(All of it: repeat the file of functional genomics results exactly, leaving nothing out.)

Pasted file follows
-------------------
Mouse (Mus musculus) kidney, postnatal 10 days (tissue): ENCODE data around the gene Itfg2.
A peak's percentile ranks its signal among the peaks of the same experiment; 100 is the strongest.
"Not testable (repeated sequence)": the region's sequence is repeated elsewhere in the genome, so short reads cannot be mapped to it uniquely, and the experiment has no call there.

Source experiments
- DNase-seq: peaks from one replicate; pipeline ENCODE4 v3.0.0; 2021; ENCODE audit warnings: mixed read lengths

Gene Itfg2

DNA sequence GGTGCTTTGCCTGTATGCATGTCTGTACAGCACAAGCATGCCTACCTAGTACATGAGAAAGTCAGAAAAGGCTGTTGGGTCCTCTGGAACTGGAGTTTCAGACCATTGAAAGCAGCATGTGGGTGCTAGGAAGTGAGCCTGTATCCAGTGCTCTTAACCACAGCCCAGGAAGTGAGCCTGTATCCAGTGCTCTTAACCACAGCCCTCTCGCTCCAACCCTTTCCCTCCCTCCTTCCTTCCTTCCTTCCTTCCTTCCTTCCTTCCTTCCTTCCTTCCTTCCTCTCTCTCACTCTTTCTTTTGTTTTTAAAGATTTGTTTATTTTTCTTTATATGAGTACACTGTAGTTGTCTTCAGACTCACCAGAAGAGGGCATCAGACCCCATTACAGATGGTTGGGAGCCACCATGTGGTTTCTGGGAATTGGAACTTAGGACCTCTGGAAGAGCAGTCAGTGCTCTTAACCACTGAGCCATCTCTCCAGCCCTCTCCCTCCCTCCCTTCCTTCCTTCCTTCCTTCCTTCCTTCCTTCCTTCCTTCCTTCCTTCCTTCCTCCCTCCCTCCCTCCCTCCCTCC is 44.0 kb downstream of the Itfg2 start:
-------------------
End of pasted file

Mouse (Mus musculus) kidney, postnatal 10 days (tissue): ENCODE data around the gene Itfg2.
A peak's percentile ranks its signal among the peaks of the same experiment; 100 is the strongest.
"Not testable (repeated sequence)": the region's sequence is repeated elsewhere in the genome, so short reads cannot be mapped to it uniquely, and the experiment has no call there.

Source experiments
- DNase-seq: peaks from one replicate; pipeline ENCODE4 v3.0.0; 2021; ENCODE audit warnings: mixed read lengths

Gene Itfg2

DNA sequence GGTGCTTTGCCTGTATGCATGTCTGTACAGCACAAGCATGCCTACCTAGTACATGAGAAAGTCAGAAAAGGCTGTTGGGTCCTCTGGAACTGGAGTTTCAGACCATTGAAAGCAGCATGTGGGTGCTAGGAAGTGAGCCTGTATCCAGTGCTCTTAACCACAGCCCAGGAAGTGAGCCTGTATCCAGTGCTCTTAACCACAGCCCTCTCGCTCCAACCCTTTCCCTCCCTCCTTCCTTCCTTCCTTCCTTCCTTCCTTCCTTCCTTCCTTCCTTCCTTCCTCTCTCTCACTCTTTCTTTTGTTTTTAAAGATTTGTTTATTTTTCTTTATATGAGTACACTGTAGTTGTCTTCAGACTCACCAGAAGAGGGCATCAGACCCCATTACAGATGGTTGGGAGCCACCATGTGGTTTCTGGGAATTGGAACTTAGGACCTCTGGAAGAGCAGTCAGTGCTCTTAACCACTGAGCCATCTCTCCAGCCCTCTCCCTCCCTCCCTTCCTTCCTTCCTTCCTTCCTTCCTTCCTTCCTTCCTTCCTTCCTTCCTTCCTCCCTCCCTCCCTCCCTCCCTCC is 44.0 kb downstream of the Itfg2 start: